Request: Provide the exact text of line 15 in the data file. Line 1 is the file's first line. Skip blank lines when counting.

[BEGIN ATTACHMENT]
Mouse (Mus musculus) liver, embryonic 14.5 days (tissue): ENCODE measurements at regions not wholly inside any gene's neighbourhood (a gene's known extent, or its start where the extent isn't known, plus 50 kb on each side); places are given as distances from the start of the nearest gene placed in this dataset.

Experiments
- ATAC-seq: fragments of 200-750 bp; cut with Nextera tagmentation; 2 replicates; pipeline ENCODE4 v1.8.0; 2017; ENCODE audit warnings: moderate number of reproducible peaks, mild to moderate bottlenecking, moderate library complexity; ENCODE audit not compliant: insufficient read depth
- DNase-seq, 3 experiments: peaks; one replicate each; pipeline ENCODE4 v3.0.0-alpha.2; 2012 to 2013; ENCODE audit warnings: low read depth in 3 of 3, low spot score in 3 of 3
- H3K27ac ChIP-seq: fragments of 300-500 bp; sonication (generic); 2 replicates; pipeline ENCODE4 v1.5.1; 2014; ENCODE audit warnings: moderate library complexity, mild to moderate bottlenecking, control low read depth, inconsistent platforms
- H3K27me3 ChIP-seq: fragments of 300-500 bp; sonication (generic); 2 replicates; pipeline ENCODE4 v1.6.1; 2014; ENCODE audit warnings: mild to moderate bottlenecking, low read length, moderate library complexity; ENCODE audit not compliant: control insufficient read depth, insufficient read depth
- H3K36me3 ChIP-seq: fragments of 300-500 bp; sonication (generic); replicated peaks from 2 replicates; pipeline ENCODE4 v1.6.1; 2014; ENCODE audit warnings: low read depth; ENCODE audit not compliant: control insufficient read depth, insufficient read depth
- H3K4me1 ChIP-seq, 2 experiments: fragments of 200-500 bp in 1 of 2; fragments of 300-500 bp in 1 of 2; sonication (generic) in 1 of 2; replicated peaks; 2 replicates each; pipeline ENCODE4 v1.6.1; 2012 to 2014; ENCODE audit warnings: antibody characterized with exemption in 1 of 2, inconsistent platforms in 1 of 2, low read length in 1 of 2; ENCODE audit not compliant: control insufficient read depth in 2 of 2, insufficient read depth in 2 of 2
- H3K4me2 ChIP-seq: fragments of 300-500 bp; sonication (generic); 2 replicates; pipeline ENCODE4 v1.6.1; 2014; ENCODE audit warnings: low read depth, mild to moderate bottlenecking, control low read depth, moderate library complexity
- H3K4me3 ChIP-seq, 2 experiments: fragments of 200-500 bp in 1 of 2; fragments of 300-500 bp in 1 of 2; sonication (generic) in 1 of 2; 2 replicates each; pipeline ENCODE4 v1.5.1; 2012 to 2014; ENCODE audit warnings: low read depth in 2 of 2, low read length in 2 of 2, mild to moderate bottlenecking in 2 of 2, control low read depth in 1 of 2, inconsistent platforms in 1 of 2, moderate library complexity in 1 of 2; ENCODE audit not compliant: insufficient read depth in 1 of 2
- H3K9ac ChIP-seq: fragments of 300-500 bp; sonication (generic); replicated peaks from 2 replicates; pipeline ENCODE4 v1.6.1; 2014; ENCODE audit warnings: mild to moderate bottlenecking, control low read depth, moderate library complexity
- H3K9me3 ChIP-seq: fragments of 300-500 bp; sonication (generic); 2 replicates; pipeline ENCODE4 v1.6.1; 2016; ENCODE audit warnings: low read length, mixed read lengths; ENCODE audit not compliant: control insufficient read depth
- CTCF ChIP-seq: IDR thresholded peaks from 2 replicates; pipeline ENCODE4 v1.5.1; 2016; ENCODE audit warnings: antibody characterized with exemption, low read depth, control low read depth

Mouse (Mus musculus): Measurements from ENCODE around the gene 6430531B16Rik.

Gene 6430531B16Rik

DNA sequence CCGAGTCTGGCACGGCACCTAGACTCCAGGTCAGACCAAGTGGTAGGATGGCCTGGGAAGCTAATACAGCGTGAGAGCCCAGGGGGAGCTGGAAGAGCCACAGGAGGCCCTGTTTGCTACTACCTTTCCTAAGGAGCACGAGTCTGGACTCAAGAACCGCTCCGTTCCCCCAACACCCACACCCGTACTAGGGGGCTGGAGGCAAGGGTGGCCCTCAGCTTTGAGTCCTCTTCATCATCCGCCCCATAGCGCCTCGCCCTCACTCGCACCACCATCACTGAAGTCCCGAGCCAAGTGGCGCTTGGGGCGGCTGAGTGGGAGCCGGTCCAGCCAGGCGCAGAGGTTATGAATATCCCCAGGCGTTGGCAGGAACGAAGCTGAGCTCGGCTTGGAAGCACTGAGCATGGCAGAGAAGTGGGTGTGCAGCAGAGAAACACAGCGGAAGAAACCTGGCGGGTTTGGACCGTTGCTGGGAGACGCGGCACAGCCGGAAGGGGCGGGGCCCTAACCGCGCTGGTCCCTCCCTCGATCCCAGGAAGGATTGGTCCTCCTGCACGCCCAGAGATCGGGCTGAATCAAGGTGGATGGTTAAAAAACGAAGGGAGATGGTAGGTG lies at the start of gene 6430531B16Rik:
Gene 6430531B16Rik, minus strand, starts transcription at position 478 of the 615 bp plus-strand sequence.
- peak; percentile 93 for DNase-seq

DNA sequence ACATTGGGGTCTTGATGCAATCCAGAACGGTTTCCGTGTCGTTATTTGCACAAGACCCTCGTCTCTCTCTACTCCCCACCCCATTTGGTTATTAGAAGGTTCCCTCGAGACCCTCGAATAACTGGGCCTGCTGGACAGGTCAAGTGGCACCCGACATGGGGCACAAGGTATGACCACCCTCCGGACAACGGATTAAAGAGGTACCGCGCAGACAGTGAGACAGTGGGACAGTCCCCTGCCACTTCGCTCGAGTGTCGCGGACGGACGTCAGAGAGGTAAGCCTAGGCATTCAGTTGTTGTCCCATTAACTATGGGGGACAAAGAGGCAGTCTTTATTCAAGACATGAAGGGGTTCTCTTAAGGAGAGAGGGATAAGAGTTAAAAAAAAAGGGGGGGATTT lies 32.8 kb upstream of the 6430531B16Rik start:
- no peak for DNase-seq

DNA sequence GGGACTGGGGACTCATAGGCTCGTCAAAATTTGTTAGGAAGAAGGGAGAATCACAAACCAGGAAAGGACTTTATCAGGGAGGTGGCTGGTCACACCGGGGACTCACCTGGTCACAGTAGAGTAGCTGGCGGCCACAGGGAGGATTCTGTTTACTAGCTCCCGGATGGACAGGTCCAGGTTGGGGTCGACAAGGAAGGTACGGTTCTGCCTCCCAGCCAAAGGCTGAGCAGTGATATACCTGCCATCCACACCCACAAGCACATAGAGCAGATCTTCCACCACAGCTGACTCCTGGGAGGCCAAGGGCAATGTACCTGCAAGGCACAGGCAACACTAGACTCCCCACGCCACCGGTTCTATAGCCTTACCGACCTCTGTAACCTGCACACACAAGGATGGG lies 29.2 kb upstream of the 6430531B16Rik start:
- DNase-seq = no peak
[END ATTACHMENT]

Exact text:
Gene 6430531B16Rik